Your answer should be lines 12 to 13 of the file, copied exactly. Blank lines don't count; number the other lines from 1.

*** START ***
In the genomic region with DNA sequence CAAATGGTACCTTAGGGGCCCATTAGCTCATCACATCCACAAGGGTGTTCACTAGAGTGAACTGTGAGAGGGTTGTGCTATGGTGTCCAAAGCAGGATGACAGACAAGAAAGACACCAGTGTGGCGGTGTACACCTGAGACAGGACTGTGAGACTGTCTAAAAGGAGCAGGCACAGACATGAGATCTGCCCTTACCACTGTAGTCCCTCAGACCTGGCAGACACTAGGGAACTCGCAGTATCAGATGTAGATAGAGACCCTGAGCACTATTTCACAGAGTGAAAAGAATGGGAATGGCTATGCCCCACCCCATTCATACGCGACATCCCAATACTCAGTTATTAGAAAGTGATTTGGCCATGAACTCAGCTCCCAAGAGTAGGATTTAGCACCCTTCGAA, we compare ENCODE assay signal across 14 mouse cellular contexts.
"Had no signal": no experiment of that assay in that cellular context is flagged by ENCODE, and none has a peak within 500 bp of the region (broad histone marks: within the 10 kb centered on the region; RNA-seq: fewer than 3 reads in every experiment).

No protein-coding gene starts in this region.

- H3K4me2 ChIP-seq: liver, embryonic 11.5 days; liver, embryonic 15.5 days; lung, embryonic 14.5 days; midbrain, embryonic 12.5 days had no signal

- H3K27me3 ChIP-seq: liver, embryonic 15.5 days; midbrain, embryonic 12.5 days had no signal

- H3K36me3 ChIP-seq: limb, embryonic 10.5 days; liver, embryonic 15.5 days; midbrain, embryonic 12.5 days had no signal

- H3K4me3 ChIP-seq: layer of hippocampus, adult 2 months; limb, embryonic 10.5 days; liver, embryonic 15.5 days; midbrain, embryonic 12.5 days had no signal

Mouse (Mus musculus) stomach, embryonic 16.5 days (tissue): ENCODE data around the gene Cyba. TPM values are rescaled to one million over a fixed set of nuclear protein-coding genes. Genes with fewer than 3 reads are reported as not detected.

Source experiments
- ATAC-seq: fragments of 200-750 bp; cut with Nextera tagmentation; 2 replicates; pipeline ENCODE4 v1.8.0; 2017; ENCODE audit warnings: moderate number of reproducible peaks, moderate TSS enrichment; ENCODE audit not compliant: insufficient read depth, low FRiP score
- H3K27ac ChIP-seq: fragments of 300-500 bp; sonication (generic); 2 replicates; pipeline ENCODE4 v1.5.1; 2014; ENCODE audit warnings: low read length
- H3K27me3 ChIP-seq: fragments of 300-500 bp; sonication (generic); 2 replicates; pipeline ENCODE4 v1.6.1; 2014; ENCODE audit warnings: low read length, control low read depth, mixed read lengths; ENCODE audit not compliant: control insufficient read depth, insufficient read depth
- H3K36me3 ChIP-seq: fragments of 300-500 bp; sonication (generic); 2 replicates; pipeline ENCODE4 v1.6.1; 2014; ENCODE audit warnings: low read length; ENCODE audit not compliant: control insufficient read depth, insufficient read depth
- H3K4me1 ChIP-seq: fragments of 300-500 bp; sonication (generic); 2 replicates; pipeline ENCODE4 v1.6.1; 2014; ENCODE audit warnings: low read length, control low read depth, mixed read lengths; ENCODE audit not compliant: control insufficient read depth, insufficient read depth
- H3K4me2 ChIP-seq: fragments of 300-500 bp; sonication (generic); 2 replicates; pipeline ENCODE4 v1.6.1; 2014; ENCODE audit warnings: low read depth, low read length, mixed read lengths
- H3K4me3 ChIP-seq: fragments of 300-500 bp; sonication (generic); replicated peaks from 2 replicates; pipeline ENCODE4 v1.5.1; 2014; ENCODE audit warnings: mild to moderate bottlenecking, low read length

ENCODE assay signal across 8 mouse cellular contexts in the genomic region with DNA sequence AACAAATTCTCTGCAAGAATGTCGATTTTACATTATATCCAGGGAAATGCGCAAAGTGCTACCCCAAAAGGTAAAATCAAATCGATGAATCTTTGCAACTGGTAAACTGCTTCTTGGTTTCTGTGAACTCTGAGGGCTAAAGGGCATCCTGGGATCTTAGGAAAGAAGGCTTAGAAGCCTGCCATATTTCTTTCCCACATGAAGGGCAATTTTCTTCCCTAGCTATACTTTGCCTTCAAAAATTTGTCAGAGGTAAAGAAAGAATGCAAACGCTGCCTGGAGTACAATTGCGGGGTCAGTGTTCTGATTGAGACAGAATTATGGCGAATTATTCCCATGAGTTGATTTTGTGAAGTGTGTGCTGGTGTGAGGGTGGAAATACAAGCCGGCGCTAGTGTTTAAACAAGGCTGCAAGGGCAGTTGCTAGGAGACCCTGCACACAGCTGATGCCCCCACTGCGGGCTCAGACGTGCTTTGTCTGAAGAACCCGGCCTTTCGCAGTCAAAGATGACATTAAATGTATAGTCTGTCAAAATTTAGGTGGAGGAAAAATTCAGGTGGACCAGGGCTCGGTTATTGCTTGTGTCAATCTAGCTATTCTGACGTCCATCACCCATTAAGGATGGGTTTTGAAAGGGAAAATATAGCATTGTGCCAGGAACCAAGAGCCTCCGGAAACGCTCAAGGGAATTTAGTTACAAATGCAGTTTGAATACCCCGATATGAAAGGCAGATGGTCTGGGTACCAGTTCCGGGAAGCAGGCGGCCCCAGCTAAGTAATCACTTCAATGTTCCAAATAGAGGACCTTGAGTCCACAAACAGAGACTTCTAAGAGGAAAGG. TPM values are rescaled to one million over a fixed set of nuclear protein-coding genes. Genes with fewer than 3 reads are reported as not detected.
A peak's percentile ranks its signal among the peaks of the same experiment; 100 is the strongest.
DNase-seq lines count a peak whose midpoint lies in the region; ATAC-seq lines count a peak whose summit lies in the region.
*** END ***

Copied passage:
- H3K27me3 ChIP-seq: fragments of 300-500 bp; sonication (generic); 2 replicates; pipeline ENCODE4 v1.6.1; 2014; ENCODE audit warnings: low read length, control low read depth, mixed read lengths; ENCODE audit not compliant: control insufficient read depth, insufficient read depth
- H3K36me3 ChIP-seq: fragments of 300-500 bp; sonication (generic); 2 replicates; pipeline ENCODE4 v1.6.1; 2014; ENCODE audit warnings: low read length; ENCODE audit not compliant: control insufficient read depth, insufficient read depth